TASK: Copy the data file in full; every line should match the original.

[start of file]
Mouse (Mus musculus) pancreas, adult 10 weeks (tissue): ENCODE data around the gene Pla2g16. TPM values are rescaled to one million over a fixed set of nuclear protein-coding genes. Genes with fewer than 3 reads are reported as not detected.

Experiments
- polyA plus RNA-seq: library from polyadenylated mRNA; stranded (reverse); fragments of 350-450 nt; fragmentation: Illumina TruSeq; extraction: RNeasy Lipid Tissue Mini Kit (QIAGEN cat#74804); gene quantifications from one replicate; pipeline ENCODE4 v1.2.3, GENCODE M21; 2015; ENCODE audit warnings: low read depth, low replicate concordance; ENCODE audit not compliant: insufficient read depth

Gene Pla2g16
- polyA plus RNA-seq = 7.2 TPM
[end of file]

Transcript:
Mouse (Mus musculus) pancreas, adult 10 weeks (tissue): ENCODE data around the gene Pla2g16. TPM values are rescaled to one million over a fixed set of nuclear protein-coding genes. Genes with fewer than 3 reads are reported as not detected.

Experiments
- polyA plus RNA-seq: library from polyadenylated mRNA; stranded (reverse); fragments of 350-450 nt; fragmentation: Illumina TruSeq; extraction: RNeasy Lipid Tissue Mini Kit (QIAGEN cat#74804); gene quantifications from one replicate; pipeline ENCODE4 v1.2.3, GENCODE M21; 2015; ENCODE audit warnings: low read depth, low replicate concordance; ENCODE audit not compliant: insufficient read depth

Gene Pla2g16
- polyA plus RNA-seq = 7.2 TPM